By Alex Salkever For the past two years, NASCAR fans have seen Kyle Petty speeding on paved ovals in a car emblazoned with the Sprint logo. No more. On July 9, the Overland Park (Kan.) telecom giant announced it wouldn't renew its sponsorship of stock-car racing's first family as part of ongoing cost-cutting measures. With most primary sponsors for Winston Cup series racing cars coughing up $5 million or more a year, struggling Sprint could hardly justify the expense.
How ironic. A mere 18 months ago, Sprint (FON) was rushing forward to expand its networks and roll out a fast third-generation (3G) wireless-data service. Now, with the telecom sector reeling from the loss of Wall Street's confidence and savage price wars, Sprint is slamming on the brakes. It's cutting capital spending to stem the red ink and has laid off 12,000 employees since last fall.
Downgrades of Sprint debt to one level above junk by both Moody's Investors Services and Standard & Poor's in June effectively closed off the capital markets for the time being. And investors have sent Sprint's stock down nearly 50% from $20 a share in January, 2002, to around $11 per share as of July 10.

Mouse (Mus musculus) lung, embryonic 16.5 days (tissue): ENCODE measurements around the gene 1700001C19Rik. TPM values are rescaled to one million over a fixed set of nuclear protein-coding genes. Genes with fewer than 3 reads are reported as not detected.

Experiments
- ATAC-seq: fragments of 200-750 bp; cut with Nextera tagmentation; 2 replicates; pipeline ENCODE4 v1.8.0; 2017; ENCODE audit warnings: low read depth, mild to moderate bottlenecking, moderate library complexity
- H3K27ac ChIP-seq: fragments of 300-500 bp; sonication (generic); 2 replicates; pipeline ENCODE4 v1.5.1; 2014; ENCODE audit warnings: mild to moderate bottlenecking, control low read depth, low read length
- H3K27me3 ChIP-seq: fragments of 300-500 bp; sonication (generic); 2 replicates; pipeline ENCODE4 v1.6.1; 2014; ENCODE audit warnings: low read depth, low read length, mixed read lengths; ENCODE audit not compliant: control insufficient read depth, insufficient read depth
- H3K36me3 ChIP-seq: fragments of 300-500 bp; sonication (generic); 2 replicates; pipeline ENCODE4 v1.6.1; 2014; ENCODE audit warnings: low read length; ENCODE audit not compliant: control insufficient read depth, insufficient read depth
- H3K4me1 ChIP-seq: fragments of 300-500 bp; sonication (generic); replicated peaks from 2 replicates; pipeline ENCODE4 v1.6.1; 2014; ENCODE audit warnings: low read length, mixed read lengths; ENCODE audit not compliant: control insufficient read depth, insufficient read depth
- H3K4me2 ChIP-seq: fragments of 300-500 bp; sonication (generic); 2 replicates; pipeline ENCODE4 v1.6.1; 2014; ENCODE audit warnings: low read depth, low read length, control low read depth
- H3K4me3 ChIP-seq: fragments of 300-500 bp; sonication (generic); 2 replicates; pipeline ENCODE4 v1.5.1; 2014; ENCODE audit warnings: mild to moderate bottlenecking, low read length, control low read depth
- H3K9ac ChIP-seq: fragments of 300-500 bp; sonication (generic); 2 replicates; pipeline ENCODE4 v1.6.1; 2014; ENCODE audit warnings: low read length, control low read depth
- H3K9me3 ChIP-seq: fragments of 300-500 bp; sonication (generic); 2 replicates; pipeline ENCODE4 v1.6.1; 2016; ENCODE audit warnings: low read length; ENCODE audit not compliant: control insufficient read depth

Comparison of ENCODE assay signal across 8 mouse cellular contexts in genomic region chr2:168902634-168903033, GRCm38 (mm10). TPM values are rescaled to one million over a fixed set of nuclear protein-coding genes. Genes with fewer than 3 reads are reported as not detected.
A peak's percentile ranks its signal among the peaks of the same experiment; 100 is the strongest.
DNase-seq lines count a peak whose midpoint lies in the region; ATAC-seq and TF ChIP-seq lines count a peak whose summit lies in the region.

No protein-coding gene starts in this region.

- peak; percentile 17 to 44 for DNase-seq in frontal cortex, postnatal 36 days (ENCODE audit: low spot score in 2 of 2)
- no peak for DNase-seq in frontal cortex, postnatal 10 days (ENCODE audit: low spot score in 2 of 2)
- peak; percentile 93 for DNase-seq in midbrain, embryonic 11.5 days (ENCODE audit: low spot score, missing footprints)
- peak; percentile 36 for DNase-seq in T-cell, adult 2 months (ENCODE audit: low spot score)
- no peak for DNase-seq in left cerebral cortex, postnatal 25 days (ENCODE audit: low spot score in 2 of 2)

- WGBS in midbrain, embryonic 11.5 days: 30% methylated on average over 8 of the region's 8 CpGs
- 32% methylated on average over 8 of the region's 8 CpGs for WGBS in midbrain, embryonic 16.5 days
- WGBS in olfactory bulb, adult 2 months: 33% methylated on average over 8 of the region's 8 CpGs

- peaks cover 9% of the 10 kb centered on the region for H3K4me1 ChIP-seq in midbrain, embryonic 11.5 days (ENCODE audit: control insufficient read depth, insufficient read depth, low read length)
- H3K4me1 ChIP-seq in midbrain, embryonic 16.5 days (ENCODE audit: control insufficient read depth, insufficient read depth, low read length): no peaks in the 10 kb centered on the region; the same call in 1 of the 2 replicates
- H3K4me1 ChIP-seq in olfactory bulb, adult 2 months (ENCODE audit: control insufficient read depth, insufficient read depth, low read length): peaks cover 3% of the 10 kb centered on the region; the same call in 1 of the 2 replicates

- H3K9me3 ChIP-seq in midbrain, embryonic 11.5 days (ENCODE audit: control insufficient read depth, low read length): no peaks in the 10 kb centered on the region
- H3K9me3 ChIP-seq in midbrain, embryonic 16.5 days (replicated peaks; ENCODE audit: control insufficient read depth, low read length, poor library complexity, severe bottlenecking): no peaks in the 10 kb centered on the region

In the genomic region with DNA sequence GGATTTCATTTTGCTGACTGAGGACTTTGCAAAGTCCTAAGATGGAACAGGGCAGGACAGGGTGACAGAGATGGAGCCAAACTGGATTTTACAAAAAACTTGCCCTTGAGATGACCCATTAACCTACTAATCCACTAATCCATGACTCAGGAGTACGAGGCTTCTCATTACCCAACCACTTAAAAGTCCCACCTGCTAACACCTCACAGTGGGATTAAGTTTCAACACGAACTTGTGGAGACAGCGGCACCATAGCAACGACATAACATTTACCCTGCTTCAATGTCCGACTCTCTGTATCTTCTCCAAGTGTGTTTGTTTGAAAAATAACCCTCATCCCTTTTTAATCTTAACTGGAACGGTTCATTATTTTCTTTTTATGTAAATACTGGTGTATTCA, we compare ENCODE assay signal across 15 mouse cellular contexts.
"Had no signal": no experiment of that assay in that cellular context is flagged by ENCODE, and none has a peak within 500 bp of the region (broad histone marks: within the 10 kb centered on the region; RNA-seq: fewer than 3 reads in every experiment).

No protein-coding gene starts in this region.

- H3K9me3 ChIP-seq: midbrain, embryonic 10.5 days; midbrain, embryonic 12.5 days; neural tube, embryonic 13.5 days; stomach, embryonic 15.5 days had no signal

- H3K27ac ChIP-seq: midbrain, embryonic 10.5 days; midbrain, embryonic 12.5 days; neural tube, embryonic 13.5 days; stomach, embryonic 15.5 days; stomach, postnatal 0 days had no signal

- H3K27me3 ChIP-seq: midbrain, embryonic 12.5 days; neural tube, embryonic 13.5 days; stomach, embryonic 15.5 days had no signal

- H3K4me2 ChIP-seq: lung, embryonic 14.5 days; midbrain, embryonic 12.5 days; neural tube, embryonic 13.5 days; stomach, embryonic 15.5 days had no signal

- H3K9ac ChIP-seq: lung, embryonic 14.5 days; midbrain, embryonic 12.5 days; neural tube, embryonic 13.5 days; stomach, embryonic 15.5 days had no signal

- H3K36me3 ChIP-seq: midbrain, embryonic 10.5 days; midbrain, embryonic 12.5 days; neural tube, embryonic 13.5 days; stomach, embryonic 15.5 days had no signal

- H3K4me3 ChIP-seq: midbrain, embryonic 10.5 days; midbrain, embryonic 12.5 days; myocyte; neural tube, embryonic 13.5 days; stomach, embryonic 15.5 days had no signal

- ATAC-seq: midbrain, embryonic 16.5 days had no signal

WHAT'S THE ROI? Whether Sprint CEO William Esrey will be able to arrest the decline remains an open question, as slowing growth in wireless subscribers and continued margin pressure in its long-distance business could weigh heavily on the company.
Still, Sprint is hardly the next WorldCom (WCOME). In fact, WorldCom's impending bankruptcy may be allowing Sprint to pick up some long-distance customers in the short term. But it seems unlikely that the sector's brutal competition will abate. With the WorldCom debacle revealing that the huge telecom profit margins promoted during the late 1990s were questionable to say the least, no one knows what the real return on investment will be in long- distance. And most suspect it will be far lower than previously anticipated.
These questions may depress Sprint stock, but it's not all bad news. Sprint says it will burn through only $500 million or so in cash over the next year and will be cash-flow positive in 2003. CEO Esrey also claims that the debt downgrades have more to do with the fallout from Enron than with Sprint's performance. "Nothing has changed in what we've told rating agencies. But in many cases, the rating agencies have changed their criteria," he says.